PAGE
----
After landing at Poverty Bay but unable to obtain fresh water or supplies, Cook headed south. Part of an entry in Cook's journal for 11 October reads;
Following the coast which bore southwest from Poverty Bay, the Endeavour reached latitude 40 degr. 34' South on 17 October. Cook's dilemma at 40 degr. 34' South. Cook was faced with a dilemma for several reasons after the Endeavour reached latitude 40 degr. 34' South. According to Cook's reckoning of longitude he was charting the east coast of a land close to the western littoral of New Zealand as charted by Tasman. Cook knew that Tasman's latitude figures were likely to be reasonably accurate even if his longitude figure were unreliable. [fn. 20. Considerable advances were made in the science of determining longitude at sea between 1642 and 1769 even though Cook was without a chronometer on his first Pacific voyage. Tasman's error in longitude at Cape Foulwind was about one degree forty-nine minutes too far east. Cook's error at Cape Turnagain was zero degrees. 26' too far east. Tasman's latitude figures place coastlines slightly too far south.]
This was the approximate latitude that Cook expected to link with the area of Murderers Bay (Golden Bay) shown in Tasman's charts if indeed there was a passage through this narrow land. (See the accompanying map - Tasman's track in 1642 is shown as a dotted line and Cook's track in 1769 as a dashed line.)
There can be little doubt that the deep indentation in the coastline depicted in Tasman's chart beckoned Cook as a tantalizing challenge.
The most baffling puzzle was the sight of the Tararua Range extending southwards as an obviously impenetrable barrier. And if visibility was reasonable the peak of Mount Adams in 41 degr. 19' South was visible. Almost certainly Cook viewed the coastline as far as the area of Castlepoint in 40 degr. 55' South which is further south than the 40 degr. 50' South reference figure provided by Narbrough and de Brosses for Tasman's anchorage at Murderers Bay. [fn. 21. See Narbrough, Account of Several Voyages, p. 134, vol 1, and de Brosses, Histoire des Navigations, p. 458, vol. 1.]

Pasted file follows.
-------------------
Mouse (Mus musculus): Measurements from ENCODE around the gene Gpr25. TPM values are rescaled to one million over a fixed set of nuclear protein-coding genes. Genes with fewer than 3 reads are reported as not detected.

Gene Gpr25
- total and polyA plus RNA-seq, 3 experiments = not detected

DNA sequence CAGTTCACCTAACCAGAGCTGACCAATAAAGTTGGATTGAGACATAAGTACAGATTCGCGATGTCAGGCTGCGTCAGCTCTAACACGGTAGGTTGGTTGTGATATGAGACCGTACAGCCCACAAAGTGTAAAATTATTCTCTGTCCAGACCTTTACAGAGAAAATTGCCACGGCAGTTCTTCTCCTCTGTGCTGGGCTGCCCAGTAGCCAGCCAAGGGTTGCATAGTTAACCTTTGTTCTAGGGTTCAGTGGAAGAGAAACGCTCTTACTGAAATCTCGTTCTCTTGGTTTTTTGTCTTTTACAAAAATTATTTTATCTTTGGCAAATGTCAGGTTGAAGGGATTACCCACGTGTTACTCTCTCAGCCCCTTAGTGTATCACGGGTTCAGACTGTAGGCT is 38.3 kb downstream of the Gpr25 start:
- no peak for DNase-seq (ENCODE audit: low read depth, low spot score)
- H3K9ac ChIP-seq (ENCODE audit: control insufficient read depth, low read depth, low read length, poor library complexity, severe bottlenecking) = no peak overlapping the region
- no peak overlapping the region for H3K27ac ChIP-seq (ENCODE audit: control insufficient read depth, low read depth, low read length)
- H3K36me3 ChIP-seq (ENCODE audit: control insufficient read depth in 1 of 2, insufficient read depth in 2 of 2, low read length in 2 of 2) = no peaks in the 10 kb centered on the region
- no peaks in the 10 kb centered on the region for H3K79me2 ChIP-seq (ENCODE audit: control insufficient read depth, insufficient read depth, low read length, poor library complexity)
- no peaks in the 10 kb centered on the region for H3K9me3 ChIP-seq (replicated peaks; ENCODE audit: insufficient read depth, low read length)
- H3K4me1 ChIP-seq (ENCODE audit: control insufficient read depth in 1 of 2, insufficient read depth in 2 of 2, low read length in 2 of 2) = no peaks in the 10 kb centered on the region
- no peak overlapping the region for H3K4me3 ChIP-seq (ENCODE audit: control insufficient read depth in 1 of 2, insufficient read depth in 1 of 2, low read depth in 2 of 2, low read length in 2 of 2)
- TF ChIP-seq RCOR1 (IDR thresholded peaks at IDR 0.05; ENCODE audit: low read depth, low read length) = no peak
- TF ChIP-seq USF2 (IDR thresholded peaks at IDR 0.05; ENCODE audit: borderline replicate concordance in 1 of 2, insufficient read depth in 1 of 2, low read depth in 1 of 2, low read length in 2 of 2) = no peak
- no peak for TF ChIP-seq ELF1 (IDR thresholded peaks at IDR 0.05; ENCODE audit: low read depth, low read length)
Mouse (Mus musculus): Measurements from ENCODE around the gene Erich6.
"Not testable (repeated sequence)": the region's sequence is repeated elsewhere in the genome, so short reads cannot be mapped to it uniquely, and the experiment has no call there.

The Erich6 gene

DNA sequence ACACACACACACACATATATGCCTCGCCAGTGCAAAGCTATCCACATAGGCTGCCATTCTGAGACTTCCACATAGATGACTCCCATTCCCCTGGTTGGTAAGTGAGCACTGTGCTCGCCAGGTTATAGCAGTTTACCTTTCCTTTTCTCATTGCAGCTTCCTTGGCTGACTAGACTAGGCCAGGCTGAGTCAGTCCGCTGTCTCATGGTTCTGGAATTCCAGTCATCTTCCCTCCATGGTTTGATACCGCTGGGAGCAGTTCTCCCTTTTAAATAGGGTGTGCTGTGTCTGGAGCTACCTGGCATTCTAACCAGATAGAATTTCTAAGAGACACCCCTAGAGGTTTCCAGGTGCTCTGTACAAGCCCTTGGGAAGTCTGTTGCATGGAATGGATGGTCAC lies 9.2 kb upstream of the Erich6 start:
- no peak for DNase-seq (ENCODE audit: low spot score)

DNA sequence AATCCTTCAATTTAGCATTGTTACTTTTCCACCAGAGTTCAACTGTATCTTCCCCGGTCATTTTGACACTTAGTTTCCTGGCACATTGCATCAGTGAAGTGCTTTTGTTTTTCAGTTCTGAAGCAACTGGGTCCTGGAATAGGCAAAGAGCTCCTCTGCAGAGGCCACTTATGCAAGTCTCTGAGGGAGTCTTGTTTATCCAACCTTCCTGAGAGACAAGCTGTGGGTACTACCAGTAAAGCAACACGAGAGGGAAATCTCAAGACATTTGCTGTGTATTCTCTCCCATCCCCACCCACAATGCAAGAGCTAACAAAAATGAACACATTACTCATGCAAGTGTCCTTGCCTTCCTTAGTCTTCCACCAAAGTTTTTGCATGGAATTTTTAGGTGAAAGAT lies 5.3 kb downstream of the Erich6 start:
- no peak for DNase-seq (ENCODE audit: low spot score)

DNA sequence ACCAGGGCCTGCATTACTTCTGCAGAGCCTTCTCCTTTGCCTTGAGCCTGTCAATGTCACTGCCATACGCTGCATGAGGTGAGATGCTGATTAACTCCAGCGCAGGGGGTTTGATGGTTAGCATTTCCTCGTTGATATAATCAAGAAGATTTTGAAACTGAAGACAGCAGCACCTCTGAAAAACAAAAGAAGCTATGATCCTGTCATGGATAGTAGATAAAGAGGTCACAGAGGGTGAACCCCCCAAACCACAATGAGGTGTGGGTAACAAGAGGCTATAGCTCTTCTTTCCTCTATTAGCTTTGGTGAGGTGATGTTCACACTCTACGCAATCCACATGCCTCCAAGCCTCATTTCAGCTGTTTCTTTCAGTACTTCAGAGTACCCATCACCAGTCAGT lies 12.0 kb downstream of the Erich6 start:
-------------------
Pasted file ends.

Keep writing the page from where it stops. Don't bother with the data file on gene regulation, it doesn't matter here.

The situation must have appeared confusing for Cook and impossible to solve from the east. In a journal entry for 17 October Cook confirms that land could be seen stretching for at least ten or twelve leagues south-west by south which is as far south as the southern limit he had set after leaving Poverty Bay. [fn. 22. Beaglehole, Voyage of the Endeavour, p. 179.]
An earlier entry for the same day records (in part):
. . . Seeing no likelyhood of meeting with a harbour and the face of the Country Vissibly altering for the worse I thought that the standing farther to the South would not be attended with any Valuable discovery, but would be loosing of time which might be better employ'd and with a greater probabillity of Success in examining the Coast to the Northward; . . .
The ridge of Mountains before mentioned extends to the Southward farther than we could see and are every where chequer'd with snow. [fn. 23. pp. 17Ibid., 9-180.]
Although almost as secretive as Cook about the search for Cook Strait from the east Banks acknowledges that it was Tasman who provided the idea. In an entry in his journal for 22 January 1770 Banks records (in part):
The facts reviewed in this article may be considered to create a strong presumption that Abel Tasman through his belief in the possibility of a passage in the Cook Strait area played a considerable role in influencing Cook's search for the Strait. Cook's failure to find the passage from the east had little or no impact on his subsequent circumnavigation of New Zealand but it is interesting to speculate that had he penetrated the gap and sailed north he may have discovered some of the harbours he failed to find during his visits to New Zealand.□
Acknowledgment: I wish to express my thanks to the Hydrographer, Royal New Zealand Navy, for the supply of photographs and a report on observations carried out from a RNZN vessel off Cape Turnagain.